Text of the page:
Wildlife & Biodiversity

Another one bites the dust

The world's last surviving male Northern White rhino has died after months of ill health

 
By DTE Staff
Last Updated: Wednesday 21 March 2018

Bollywood actress Nargis Fakhri stands with ‘Sudan’, the world’s last male Northern White rhino at Ol Pejeta Conservancy, Kenya on May 22, 2015  Credit: WikimediaSudan, the last surviving male Northern White rhino (Ceratotherium simum cottoni) in the world, has died. His death places the Northern White subspecies of rhinoceros on the brink of extinction.

Sudan, 45, was euthanised on March 19 by his caretakers at the Ol Pejeta Conservancy in central Kenya. The rhino was euthanised after his age-related complications worsened. Sudan, who was the equivalent of 90 in human years, was being treated for degenerative changes in his muscles and bones, combined with extensive skin wounds.

“It is with great sadness that Ol Pejeta Conservancy and the Dvůr Králové Zoo announce that Sudan, the world’s last male Northern White rhino, age 45, died at Ol Pejeta Conservancy in Kenya on March 19, 2018,” Ol Pejeta tweeted on Tuesday, March 20.  

Sudan’s death leaves only two Northern White Rhinos alive in the world: his daughter and granddaughter, Najin and Fatu.

Sudan was born in 1972 in what is now South Sudan. At the time, there were around 1,000 Northern White rhinos in the wild—in countries like (united) Sudan, Zaire (today the Democratic Republic of Congo) and the Central African Republic. Conflict and poaching during the next few decades decimated this last remaining population. By 2003, only 20 Northern Whites were left in the wild, in the Congo’s Garamba National Park. The Congolese government blocked plans to take any of them out of the country, and within a few years, all were killed.

Sudan though was taken away from his wild home at the age of 3 in 1975 by representatives from Dvur Králové Zoo in the Czech Republic. In 2009, Sudan and another male, Suni were brought from the Czech Zoo to Ol Pejeta. Suni died in 2014 from a heart attack. He was the second-last male surviving Northern White.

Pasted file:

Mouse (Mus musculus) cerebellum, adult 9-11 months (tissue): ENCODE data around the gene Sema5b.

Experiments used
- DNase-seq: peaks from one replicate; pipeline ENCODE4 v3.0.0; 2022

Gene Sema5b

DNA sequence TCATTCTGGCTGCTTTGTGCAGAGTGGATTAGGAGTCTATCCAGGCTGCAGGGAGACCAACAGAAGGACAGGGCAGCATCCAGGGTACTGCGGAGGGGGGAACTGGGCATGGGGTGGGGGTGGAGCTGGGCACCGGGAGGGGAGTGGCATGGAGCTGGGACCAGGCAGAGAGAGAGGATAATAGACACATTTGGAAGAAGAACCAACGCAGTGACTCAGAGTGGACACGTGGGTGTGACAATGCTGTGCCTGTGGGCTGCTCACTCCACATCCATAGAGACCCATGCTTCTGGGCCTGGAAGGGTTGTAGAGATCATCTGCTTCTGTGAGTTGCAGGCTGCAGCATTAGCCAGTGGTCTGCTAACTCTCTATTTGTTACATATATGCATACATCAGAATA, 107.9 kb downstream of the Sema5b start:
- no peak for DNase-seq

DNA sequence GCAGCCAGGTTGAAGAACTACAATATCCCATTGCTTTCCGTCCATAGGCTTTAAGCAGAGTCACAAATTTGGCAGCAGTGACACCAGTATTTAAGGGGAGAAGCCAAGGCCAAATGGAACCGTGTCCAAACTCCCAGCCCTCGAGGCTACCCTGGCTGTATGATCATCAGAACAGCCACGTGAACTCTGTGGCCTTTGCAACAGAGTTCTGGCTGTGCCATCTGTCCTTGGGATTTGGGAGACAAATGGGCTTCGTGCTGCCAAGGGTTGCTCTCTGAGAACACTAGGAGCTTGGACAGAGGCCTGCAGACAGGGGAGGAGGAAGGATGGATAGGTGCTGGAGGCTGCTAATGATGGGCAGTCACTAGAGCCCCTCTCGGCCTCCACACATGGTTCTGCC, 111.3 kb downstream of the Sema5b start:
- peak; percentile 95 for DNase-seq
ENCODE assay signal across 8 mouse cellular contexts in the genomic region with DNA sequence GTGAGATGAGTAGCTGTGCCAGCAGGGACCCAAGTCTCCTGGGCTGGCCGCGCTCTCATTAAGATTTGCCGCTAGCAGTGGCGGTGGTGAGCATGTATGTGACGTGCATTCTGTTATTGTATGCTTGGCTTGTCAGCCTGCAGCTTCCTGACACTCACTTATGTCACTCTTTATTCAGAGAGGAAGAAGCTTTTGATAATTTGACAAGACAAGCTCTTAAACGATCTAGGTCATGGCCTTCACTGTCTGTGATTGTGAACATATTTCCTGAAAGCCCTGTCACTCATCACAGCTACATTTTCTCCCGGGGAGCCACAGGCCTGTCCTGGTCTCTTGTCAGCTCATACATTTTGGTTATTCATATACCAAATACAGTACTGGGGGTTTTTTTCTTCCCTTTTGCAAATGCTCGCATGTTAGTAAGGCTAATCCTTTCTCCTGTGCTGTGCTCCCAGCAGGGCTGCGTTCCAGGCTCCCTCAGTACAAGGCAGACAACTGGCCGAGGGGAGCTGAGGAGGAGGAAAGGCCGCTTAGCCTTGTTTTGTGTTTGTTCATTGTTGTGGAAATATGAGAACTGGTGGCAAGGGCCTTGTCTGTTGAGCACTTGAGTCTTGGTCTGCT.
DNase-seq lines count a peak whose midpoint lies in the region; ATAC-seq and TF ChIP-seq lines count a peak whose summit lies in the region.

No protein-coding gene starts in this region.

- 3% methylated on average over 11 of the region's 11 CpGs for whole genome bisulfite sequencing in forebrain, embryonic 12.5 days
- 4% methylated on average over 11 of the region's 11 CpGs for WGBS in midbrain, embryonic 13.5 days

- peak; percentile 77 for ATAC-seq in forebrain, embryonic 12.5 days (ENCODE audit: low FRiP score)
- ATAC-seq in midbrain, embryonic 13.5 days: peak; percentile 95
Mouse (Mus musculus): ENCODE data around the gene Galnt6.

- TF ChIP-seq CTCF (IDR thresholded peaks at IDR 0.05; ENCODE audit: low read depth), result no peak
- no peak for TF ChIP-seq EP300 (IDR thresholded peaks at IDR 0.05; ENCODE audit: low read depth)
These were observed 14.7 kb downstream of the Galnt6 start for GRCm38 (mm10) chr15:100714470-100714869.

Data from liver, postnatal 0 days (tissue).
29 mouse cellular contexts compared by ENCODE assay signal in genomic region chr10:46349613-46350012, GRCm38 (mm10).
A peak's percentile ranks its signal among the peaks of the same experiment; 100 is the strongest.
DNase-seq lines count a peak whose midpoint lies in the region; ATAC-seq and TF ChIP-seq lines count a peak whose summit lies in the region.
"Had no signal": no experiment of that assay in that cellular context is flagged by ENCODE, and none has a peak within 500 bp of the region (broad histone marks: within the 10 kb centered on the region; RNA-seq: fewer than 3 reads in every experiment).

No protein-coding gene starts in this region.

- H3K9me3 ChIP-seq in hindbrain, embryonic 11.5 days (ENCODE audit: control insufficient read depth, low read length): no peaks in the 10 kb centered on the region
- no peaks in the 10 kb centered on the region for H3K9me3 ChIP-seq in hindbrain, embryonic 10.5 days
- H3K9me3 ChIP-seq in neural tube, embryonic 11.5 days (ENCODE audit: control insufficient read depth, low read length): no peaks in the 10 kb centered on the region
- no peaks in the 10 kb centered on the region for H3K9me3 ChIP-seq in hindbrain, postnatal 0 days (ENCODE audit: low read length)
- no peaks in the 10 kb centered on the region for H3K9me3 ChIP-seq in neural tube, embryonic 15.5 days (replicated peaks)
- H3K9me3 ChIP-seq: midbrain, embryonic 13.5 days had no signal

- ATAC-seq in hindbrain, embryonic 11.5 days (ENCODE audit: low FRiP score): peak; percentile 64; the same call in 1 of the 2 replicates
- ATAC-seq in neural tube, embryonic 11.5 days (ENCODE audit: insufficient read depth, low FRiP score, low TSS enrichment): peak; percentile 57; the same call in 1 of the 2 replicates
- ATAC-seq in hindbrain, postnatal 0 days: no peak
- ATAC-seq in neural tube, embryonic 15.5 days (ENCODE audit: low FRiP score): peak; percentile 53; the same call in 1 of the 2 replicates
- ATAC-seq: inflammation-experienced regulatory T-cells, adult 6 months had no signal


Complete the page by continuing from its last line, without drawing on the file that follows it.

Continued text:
Sudan spent the last years of his life under 24-hour protection from armed guards. His horn had been chopped off to deter poachers, though it had begun to grow back.

And while the battle to save the Northern White subspecies may be seemingly lost, there could still be a glimmer of hope.

Sudan's genetic material was collected on Monday. In a press release, Ol Pejeta said it is attempting “to try and conduct the first-ever procedure to safely remove egg cells from remaining females, fertilise these with semen previously collected from Northern White males, and insert the resulting embryos into female Southern White rhinos acting as surrogates.”

Sudan’s death also puts the spotlight on other rhino subspecies, all of which are battling to survive the onslaught of poaching. Rhino horn, which is nothing but keratin, a protein which forms human hair and nails as well, is valued in traditional Chinese medicine. Other subspecies include the Black Rhinoceros, Great Indian One-Horned Rhinoceros, Javan Rhinoceros and Sumatran Rhinoceros. There are also the Southern White Rhinos, found in eastern and southern Africa. Around 30,000 rhinos from the five species remain worldwide.

Will Sudan’s death impact the rhino conservation scene in India? In 2016, Down To Earth had noted how the rhino had become the very symbol of "green militarism" in India—some wildlife reserves in India like Kaziranga had turned into “war zones” and local communities and tribals were often caught in the crossfire between wildlife managers and poachers.

On the other hand, Raza Kazmi, Jharkhand-based conservationist and wildlife watcher, highlights another facet of the whole Sudan affair. “The important thing to note here is the ethical aspect of it all. Black Africans are hardly ever seen in positions of eminence in Africa’s conservation scene. Similarly in India, conservation is still by-and-large an elite, urban, upper middle-class bastion. One hardly sees a conservationist hailing from our adivasi or forest-dwelling communities featured in the media, or them being actively consulted in the policy debates in the mainstream conservation world. That, for me, says it all.”

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